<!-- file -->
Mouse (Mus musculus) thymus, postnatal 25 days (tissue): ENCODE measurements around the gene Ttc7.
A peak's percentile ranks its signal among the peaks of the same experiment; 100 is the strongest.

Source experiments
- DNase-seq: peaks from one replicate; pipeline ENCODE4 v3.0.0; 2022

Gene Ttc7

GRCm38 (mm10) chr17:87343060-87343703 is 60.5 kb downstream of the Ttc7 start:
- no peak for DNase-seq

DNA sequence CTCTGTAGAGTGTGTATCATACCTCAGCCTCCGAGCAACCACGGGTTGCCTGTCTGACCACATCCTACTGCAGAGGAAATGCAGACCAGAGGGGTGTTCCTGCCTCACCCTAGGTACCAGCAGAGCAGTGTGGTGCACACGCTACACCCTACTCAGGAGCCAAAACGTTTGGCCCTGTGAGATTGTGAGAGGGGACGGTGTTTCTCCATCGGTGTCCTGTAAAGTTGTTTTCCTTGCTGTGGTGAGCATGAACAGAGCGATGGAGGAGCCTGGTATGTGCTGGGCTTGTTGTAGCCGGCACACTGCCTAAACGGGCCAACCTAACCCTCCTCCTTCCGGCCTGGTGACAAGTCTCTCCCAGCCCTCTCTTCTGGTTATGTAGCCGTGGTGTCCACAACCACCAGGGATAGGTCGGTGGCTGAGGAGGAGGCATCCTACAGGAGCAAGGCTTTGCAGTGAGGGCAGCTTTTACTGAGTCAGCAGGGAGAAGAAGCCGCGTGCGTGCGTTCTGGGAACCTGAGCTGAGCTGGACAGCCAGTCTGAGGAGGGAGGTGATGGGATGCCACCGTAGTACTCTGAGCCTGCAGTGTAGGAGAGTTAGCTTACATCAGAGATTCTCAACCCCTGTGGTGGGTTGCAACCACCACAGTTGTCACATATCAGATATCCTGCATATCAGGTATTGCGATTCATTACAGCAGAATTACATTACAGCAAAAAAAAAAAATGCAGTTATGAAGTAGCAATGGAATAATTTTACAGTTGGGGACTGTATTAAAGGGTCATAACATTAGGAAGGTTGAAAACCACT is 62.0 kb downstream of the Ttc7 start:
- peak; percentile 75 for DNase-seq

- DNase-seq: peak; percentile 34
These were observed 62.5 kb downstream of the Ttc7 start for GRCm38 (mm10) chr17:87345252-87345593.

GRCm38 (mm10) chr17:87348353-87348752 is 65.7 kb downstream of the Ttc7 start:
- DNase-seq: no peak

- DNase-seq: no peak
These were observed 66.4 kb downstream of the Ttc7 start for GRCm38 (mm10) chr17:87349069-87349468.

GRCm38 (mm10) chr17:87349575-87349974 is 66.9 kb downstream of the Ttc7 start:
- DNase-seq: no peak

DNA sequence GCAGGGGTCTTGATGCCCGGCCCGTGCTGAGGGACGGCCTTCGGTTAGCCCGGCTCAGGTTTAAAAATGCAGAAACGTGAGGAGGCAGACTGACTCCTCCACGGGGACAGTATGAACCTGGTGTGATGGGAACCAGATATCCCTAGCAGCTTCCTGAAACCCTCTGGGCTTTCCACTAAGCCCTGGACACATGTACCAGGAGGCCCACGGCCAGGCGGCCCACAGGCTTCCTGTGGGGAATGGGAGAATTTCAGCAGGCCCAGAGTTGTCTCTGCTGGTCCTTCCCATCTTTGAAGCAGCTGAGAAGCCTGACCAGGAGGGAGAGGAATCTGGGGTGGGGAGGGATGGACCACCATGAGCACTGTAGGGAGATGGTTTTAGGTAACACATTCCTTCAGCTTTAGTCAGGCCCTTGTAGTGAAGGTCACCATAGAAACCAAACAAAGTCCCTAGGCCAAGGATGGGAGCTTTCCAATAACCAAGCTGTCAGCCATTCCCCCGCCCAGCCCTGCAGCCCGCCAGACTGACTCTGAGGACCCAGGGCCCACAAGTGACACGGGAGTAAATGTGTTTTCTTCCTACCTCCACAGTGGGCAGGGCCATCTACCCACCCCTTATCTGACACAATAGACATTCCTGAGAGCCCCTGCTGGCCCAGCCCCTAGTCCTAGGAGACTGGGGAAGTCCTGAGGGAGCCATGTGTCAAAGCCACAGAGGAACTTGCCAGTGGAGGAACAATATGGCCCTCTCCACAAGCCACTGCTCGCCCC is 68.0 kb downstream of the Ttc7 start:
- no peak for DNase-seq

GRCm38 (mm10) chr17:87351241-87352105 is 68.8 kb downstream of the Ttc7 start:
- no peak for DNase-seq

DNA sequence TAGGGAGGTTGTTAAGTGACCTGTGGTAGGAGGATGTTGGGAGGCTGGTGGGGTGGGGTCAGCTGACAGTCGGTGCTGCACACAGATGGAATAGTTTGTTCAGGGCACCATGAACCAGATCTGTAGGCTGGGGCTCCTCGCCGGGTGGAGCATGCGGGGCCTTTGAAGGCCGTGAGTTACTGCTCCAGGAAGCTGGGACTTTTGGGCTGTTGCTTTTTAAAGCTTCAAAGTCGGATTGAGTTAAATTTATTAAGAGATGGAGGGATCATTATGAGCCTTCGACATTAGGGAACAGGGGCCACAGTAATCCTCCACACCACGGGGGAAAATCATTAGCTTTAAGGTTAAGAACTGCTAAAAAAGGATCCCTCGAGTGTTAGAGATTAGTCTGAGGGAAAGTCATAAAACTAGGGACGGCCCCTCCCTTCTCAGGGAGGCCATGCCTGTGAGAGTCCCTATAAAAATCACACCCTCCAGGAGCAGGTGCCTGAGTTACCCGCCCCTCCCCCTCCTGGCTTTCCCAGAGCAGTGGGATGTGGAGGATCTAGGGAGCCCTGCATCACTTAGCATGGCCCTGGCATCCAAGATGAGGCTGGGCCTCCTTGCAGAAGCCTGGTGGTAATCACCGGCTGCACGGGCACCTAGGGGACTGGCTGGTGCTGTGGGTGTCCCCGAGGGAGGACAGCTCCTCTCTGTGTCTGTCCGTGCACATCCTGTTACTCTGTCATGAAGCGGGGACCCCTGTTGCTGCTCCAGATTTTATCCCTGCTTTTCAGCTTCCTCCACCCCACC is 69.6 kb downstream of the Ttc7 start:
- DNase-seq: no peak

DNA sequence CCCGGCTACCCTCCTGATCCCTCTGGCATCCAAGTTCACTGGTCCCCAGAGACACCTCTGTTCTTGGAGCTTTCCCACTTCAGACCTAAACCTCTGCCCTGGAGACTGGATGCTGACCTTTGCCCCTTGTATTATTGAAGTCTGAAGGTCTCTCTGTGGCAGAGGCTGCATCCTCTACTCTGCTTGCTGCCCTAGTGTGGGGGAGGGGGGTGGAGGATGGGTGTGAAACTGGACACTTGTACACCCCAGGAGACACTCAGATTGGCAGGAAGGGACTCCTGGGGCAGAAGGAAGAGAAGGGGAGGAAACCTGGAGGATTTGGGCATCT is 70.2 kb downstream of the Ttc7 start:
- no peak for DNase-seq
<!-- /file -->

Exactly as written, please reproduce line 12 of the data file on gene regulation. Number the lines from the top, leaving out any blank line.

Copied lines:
GRCm38 (mm10) chr17:87348353-87348752 is 65.7 kb downstream of the Ttc7 start: